Coastal Otago residents are being urged to watch out for wave surges from a tsunami generated by an 8.3 magnitude earthquake near Chile today.
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Merge render tsunami [commonsenseevaluation.com] + fubar stadium [trendsideas.com]

Well done!
Submitted by Albert Square on Thu, 17/09/2015 – 7:16pm

What most people don’t realise is that Dunedin probably wouldn’t be able to attract an international tsunami of this size if we didn’t have the FB Stadium. So well done to Mr Davies and all those at the DVML/DVL for all your hard work.

It looks like the tide is finally turning. . .

█ ‘Bread and Circuses – The Shady, Slimy and Corrupt World of Taxpayer Funded Sports Stadiums’ | posted by Michael Krieger at libertyblitzkrieg.com
[via zerohedge.com —see comments]

Posted by Elizabeth Kerr

*Image merge by whatifdunedin: tsunami [commonsenseevaluation.com] + fubar stadium [trendsideas.com]

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This is all painfully familiar…

blog.svconline.com

The trials of the Phoenix Coyotes, the least popular hockey team in the NHL, offer a lesson in public debt and defeat.

### theatlantic.com Sep 7 2012, 2:37 PM ET
Business
If You Build It, They Might Not Come: The Risky Economics of Sports Stadiums
By Pat Garofalo and Travis Waldron
In June, the city council of Glendale, Arizona, decided to spend $324 million on the Phoenix Coyotes, an ice hockey team that plays in Glendale’s Jobing.com Arena. The team has been owned by the league itself since its former owner, Jerry Moyes, declared bankruptcy in 2009. For each of the past two seasons, Glendale has paid $25 million to the league to manage the Coyotes, even as the city faced millions of dollars in budget deficits. Now, Greg Jamison, who is also part of the organization that owns the NHL’s San Jose Sharks, is making a bid for the team, and would therefore be the beneficiary of the subsidies.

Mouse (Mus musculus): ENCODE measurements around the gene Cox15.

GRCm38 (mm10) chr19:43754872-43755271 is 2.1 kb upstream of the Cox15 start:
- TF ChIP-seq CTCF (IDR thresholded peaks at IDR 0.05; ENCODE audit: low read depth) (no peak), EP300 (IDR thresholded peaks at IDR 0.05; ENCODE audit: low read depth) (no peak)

“Take whatever number the sports promoter says and move the decimal one place to the left. Divide it by ten. That’s a pretty good estimate of the actual economic impact.”

To put the deal in perspective, Glendale’s budget gap for 2012 is about $35 million. As the city voted to give a future Coyotes owner hundreds of millions of taxpayer dollars, it laid off 49 public workers, and even considered putting its city hall and police station up as collateral to obtain a loan, according to the Arizona Republic. (The latter plan was ultimately scrapped.) Overall, Glendale is not only on the hook for $15 million per year over two decades to a potential Coyotes owner, but also a $12 million annual debt payment for construction of its arena. In return, according to the Republic, the city receives a measly “$2.2 million in annual rent payments, ticket surcharges, sales taxes and other fees.” Even if the Coyotes were to dominate the league like no other in recent memory and return to the Stanley Cup Finals year after year, the city would still lose $9 million annually.

“It’s kind of a perverse argument that taxpayers should subsidize this because businesses depend on this deal that isn’t viable.”

This is an altogether too common problem in professional sports. Across the country, franchises are able to extract taxpayer funding to build and maintain private facilities, promising huge returns for the public in the form of economic development.
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[Link supplied]

Posted by Elizabeth Kerr